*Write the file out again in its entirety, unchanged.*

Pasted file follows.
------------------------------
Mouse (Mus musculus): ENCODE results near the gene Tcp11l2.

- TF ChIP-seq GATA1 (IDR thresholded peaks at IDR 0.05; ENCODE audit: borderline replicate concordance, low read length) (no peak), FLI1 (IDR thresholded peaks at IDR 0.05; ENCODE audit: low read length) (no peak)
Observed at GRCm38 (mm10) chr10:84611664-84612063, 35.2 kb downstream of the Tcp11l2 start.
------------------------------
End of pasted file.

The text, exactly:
Mouse (Mus musculus): ENCODE results near the gene Tcp11l2.

- TF ChIP-seq GATA1 (IDR thresholded peaks at IDR 0.05; ENCODE audit: borderline replicate concordance, low read length) (no peak), FLI1 (IDR thresholded peaks at IDR 0.05; ENCODE audit: low read length) (no peak)
Observed at GRCm38 (mm10) chr10:84611664-84612063, 35.2 kb downstream of the Tcp11l2 start.